It was the best of times and the worst of times for Abi Ford: Her first grandson had just been born, and within months of her newfound joy, Abi received a shocking diagnosis of stage IV lung cancer. Suddenly, she was faced with a life expectancy of less than one year.
"I was scared and felt utterly lost," said Abi. "All I could think about was what I was going to miss. I'd have these moments when I'd think, 'I'm never going to see my grandson get on the school bus and go to kindergarten.'"
Making the Right Choice
Abi knew her life depended on receiving the best treatment available. For her, Penn's Abramson Cancer Center was the obvious choice.
It was there that physicians offered Abi an innovative clinical trial through its world-renowned translation research program.
"This was a Penn-developed clinical trial that I could not get anywhere else," said Abi. "It involved treatment for a certain genetic mutation found in lung cancer patients, and thankfully, I was a candidate."
The Support She Needed
After receiving her cancer diagnosis, Abi felt as if her life was reeling out of control, but she quickly learned that she could rely on her team at Abramson Cancer Center for the care and encouragement she needed.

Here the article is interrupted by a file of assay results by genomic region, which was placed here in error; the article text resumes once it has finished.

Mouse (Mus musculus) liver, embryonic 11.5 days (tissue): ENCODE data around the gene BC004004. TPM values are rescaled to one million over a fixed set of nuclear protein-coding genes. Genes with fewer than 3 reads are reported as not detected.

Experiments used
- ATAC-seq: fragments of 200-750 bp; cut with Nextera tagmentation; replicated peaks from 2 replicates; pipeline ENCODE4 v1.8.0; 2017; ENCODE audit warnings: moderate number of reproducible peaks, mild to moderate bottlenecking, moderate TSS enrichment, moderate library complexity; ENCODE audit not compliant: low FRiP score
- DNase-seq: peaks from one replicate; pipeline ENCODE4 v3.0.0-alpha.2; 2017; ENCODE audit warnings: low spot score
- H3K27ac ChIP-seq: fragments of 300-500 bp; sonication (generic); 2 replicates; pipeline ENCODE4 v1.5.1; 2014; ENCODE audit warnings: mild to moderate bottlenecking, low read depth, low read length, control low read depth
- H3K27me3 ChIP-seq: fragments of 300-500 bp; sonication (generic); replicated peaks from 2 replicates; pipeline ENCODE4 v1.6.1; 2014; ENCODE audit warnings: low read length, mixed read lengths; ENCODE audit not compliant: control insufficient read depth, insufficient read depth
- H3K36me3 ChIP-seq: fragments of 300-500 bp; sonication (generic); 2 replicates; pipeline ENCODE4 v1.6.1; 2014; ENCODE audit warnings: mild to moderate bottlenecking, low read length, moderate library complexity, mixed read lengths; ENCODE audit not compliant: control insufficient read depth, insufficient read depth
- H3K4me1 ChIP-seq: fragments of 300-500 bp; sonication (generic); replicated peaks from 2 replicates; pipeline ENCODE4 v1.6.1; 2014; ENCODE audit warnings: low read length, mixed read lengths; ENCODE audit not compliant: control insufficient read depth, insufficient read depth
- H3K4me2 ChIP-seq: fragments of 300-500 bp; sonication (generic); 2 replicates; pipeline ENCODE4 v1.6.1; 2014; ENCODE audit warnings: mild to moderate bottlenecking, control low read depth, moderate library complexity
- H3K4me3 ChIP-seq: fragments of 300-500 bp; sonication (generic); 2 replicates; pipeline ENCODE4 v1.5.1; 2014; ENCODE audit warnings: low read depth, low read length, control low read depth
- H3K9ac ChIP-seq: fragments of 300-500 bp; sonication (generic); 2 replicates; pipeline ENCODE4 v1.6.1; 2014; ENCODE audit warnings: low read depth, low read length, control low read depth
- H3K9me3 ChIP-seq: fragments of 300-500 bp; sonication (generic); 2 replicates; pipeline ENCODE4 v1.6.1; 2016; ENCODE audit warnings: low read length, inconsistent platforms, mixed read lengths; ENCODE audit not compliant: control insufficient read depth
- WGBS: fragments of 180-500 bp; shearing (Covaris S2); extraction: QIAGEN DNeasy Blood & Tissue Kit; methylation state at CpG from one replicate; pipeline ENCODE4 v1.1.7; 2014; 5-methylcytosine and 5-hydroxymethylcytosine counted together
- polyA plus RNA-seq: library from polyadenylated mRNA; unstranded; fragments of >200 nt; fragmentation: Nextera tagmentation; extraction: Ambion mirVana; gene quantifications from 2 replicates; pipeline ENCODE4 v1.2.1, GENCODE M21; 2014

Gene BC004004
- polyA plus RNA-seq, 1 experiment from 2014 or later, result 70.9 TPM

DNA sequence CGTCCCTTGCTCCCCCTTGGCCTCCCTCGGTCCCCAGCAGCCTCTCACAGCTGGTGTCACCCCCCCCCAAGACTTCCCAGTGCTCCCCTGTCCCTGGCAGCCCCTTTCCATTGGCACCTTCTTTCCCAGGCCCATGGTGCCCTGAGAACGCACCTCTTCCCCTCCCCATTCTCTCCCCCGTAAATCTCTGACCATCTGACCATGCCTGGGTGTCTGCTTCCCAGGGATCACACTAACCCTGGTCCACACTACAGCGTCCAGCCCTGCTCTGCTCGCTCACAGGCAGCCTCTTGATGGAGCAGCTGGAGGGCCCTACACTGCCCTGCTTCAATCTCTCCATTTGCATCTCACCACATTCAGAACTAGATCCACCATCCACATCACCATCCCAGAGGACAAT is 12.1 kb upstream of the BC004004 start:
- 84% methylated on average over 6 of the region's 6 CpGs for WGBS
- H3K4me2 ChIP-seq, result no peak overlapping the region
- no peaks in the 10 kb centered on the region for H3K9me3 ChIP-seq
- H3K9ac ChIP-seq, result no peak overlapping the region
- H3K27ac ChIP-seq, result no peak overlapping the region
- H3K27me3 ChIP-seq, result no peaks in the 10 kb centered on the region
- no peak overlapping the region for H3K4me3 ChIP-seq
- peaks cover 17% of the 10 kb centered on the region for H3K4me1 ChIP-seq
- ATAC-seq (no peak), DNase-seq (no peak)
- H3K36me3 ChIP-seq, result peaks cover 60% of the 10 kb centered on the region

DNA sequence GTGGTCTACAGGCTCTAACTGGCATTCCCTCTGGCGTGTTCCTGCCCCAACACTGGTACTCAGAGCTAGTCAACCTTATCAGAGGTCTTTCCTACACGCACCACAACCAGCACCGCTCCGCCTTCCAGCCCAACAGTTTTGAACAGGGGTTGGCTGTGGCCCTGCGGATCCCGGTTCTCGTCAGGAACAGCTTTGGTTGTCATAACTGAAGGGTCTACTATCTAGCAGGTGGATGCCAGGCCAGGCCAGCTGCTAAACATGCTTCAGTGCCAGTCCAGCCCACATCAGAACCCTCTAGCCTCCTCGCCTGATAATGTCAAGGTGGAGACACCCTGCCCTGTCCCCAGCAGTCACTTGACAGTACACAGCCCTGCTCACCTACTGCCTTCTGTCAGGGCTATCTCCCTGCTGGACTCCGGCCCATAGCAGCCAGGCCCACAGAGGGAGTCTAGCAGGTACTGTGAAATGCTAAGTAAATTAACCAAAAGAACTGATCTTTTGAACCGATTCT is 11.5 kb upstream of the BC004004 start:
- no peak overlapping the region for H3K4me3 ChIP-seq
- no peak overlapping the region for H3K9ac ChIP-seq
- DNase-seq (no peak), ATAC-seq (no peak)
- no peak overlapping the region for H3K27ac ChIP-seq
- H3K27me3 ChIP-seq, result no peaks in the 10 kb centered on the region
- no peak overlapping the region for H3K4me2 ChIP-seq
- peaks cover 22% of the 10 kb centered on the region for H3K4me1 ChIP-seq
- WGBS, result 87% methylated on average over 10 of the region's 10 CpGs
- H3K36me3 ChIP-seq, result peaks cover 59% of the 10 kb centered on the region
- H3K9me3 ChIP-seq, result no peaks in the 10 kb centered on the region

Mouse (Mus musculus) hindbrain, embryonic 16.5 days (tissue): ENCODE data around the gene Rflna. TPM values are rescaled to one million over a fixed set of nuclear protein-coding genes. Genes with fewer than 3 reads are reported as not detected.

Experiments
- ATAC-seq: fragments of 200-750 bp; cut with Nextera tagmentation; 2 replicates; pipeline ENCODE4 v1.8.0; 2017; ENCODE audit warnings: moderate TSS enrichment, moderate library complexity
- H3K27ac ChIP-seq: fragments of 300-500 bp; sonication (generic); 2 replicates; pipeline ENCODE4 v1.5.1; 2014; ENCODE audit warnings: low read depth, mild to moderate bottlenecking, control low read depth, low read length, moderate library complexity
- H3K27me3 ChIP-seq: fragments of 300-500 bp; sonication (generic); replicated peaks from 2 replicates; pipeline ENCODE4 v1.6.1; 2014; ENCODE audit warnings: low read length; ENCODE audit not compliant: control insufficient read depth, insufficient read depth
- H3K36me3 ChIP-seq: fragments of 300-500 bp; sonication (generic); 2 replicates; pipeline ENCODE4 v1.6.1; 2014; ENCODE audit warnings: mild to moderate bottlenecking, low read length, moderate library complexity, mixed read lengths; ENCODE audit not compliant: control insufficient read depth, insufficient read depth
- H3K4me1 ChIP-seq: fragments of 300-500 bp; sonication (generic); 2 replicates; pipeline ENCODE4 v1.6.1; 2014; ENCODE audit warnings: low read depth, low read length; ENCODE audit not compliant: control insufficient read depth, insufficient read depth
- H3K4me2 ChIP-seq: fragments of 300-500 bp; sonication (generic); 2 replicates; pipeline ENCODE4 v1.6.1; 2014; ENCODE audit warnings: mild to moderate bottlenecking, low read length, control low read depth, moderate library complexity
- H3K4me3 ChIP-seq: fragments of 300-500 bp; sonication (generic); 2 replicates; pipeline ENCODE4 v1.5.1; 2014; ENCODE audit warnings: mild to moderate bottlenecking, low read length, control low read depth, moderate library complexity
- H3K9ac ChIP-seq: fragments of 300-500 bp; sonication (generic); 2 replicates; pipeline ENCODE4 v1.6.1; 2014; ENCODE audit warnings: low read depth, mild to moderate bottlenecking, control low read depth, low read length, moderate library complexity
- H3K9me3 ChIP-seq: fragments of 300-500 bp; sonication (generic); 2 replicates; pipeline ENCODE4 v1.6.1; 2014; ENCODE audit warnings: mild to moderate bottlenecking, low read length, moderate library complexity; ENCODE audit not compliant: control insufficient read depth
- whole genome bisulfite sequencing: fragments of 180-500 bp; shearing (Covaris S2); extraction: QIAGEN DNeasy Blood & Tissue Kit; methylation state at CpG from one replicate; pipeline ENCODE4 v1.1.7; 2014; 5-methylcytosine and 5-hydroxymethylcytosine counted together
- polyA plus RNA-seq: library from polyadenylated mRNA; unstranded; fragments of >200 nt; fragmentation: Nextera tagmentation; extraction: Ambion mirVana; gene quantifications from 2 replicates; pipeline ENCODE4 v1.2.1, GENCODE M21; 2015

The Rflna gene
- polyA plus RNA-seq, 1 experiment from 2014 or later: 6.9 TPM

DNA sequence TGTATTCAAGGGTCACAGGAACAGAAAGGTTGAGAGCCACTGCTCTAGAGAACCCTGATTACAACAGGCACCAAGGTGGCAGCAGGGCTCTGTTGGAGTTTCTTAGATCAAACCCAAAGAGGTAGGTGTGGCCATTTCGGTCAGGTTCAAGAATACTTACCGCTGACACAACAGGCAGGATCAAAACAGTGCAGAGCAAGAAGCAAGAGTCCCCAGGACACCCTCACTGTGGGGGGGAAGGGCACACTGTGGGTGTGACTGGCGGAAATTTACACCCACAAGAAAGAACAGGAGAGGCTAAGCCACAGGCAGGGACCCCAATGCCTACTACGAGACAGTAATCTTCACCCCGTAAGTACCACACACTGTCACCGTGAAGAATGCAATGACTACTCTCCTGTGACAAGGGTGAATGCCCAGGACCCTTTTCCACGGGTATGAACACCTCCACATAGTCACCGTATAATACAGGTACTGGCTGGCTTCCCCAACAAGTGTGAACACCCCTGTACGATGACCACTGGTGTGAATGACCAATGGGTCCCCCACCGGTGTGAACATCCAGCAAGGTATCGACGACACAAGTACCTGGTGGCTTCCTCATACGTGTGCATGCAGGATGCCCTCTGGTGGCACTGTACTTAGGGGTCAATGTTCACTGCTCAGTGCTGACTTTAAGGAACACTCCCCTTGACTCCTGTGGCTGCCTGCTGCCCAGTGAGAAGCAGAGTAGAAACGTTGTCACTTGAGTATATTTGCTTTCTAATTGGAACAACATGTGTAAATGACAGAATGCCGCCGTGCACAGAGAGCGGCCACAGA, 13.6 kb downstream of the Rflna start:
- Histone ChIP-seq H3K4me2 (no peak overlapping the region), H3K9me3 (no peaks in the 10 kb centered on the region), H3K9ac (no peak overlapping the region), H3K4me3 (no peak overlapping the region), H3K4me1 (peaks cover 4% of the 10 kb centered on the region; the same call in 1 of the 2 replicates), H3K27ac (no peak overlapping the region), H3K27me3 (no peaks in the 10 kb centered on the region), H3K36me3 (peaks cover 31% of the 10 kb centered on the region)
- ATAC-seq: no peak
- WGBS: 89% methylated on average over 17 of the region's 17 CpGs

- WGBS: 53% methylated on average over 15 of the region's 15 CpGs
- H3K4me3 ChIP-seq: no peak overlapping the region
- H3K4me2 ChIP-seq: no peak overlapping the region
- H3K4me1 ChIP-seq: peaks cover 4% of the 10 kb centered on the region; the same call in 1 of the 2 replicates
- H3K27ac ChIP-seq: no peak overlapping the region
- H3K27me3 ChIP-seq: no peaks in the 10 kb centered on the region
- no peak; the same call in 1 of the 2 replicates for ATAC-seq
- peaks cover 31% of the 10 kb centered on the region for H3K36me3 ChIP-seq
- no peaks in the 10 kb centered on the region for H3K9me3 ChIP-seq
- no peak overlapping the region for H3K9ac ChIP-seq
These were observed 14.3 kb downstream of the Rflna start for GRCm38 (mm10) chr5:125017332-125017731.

"When you have cancer, you do not have control. But by joining the clinical trial, I gained back some control," says Abi. "Everything was explained to me, and I knew I was doing something positive to save my life. I knew I was in the best possible clinical hands, and that gave me a sense that I was going to be OK."
Abi First, Cancer Second
Every time Abi walked through the doors at Abramson Cancer Center, she knew she was more than just a patient to her team.
"They wanted to know about my life, and they took the time to ask me things. That was very comforting," says Abi. "They knew I have children and grandchildren. They constantly encouraged me to go on and live my life to the fullest while participating in the trial. I feel as if they treated me as Abi first, cancer second."
More Life to Live
Seven years and four grandchildren later, Abi has far exceeded her initial prognosis.
"In that time, I've seen all my grandchildren get on the school bus. My life has gone on," says Abi. "Most days, I wake up and feel so good that I can't believe I have cancer. As odd as it sounds, cancer has added things to my life, not subtracted. As a child I rode horses, and I recently started to ride again. I take my meds and go off to the barn."
Abi's doctor has discussed the possibility that her current clinical trial may no longer be keeping her lung cancer in remission, but there is plenty of hope. Because Penn is dedicated to ongoing research, her physician has two new clinical trials waiting in the wings for her.
"My doctor has told me that I'm doing very well, but to know there are two new trials that I'm a candidate for is very comforting," says Abi. "I have a real future thanks to Penn. And with life comes hope."
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